So you start with joy, and that enables you. After all, isn't it 1st Corinthians 13 that says love forgives all wrongs, or keeps no records of the wrongs done against it? Joy accompanies love, the knowledge of being loved. Those who are filled with joy in the Lord are less likely to be offended, because they've learned from God how to be gentle, compassionate, and forbear in love.
The last benefit of joy in the Lord that we might explore today is its ability to help one persevere in trials and tribulations. Not just Paul but even James says this strange thing: “Consider it pure joy, my brothers and sisters, whenever you face trials of many kinds, because you know that the testing of your faith produces perseverance. Let perseverance finish its work in you so that you may be mature and complete and not lacking in anything.”
To consider trials and tribulations pure joy is not something that comes naturally. It's easy to feel joy when things are going well, when things are going smoothly. But.we need to work at and understand how we can feel joy in the midst of sickness, joblessness, enemies, marital problems, or the financial difficulties of life.
Charles Spurgeon made the following statement about joy: “When the day darkens into evening and the evening into midnight, and the midnight into a sevenfold horror of great darkness, rejoice in the Lord. And when that darkness does not clear but becomes more dense and Egyptian, when night succeedeth night and neither sun nor moon nor stars appear, still rejoice in the Lord always.”
Spurgeon said he could make such a statement because his source of joy was not found in the green pastures or in still waters, but in the Lord, who was and always would be his Shepherd. It's not where we are. It's Who were with, and Who is caring for us.
When God is our refuge and portion in the land of the living, then temporary setbacks of life cannot drown the joy of knowing Christ as our Lord. Continuous joy – though I have not found it yet – is attainable for those who put their trust in the Lord.
There was something in the 19th century that people called the quassia cup, to help cure fever and other ailments. As soon as one poured water into this cup, it became bitter. Spurgeon states that for some Christians, they always seem to live with one of those cups in their hands.
Joy is not found in being anxious or pessimistic about our future, but in every situation, by prayer, petition, and thanksgiving, presenting and trusting in God, that He will always do good to those who love Him. And when we stumble and fall, like Peter, we can be assured that our Rock will pick us up and place our feet on a firm foundation.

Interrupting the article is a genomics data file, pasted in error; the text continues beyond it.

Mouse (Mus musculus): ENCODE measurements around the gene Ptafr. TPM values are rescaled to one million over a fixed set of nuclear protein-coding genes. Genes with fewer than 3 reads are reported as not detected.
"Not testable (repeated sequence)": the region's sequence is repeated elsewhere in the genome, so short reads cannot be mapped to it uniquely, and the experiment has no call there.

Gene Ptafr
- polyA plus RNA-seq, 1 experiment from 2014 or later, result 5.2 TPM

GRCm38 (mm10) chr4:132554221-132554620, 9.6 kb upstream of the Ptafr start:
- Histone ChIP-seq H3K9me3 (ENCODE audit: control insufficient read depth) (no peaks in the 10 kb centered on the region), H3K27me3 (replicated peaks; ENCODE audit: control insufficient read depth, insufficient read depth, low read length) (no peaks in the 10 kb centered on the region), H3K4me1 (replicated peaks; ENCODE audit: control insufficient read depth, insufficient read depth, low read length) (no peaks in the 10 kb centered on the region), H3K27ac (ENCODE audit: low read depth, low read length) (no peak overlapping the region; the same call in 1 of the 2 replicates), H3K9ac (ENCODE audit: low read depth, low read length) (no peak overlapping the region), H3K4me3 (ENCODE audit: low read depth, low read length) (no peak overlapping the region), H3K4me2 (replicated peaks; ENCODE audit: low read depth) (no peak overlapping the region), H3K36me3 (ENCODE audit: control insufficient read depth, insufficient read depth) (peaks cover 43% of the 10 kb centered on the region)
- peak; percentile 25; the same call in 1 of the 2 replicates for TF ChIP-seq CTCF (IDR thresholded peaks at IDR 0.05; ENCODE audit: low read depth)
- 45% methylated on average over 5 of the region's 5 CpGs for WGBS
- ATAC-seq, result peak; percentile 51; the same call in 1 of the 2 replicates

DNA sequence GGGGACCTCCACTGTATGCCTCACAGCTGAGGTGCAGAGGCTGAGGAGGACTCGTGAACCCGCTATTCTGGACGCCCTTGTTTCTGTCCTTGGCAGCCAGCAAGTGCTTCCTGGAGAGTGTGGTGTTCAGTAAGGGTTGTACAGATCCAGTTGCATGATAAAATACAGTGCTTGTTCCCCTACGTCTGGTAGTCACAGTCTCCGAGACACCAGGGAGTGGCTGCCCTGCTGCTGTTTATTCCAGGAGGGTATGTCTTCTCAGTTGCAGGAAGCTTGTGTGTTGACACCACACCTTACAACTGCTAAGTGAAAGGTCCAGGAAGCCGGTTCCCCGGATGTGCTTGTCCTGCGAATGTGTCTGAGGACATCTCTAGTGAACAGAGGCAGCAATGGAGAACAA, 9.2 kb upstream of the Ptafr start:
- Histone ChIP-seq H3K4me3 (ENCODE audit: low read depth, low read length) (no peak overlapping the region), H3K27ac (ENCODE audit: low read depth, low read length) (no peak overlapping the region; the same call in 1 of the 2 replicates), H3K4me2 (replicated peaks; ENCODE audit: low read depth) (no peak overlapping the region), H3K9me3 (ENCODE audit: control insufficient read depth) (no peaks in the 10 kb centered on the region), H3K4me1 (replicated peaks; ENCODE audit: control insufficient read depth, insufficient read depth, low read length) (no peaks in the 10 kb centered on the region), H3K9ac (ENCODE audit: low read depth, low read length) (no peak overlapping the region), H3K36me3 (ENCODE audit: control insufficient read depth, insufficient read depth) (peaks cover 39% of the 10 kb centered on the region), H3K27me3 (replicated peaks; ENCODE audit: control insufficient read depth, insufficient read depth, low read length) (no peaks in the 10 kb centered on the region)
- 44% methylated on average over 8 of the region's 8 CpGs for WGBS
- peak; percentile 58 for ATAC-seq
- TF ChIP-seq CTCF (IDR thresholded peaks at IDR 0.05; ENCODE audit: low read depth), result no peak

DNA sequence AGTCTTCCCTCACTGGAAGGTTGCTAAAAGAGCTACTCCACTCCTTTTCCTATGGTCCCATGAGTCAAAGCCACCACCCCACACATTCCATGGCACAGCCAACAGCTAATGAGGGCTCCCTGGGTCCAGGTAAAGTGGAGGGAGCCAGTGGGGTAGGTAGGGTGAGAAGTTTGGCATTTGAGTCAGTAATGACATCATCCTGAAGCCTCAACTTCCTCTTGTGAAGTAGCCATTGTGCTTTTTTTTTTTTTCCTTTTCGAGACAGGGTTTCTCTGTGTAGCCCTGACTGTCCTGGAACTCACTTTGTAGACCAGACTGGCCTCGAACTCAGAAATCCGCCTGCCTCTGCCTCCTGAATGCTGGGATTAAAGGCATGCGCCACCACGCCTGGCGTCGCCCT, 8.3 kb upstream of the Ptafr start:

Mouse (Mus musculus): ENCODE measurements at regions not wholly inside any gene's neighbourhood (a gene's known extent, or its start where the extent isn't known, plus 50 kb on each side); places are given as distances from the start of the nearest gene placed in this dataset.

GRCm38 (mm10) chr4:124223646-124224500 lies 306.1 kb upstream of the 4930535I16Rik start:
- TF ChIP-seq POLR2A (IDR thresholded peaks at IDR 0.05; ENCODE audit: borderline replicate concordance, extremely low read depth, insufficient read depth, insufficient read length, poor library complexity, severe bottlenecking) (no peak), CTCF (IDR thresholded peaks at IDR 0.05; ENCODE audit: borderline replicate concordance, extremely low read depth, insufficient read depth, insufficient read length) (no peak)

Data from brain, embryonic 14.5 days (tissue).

Now it's not easy to be content in all circumstances. But if one trusts fully in the Lord, then heavenly rewards will be a great source of joy, a greater source than earthly ones. In his letter to Rome, the apostle Paul summed up joy in the Lord best with the following petition: “May the God of hope fill you with all joy and peace as you trust in Him, so that you may overflow with hope by the power of the Holy Spirit.”
We want to be like that. So here's a practical suggestion or two. The first thing we want to do is frequently count our blessings, so that our joy in the Lord might overflow in all circumstances in our life. It is very easy to let life's circumstances get a person down, especially when one is going through trials and tribulations.
But take the time to remember that we as Christians are forgiven, cleansed, a masterpiece of God's grace, and He who loves us with an undying love promises never to forsake us, but has a glorious future planned for each and every one of us. As I've said before from the pulpit, and I don't remember where I first read it, “Never forget what is important because of the tyranny of the urgent.”
Don't let those things in life overwhelm you and make you forget about what's important, that you're saved by grace, and that God is with you. When we do that, we are to delight in the Lord Jesus, remembering that He is in each and every one of us, and we are to reflect Him, in our love and our joy with others.
So think about those things that are admirable, those things that are lovely, those things that are pure. Particularly think about Jesus, so that you, too, may be joyful, in all that you do and say.
In the name of the Father, the Son, and the Holy Spirit. Amen.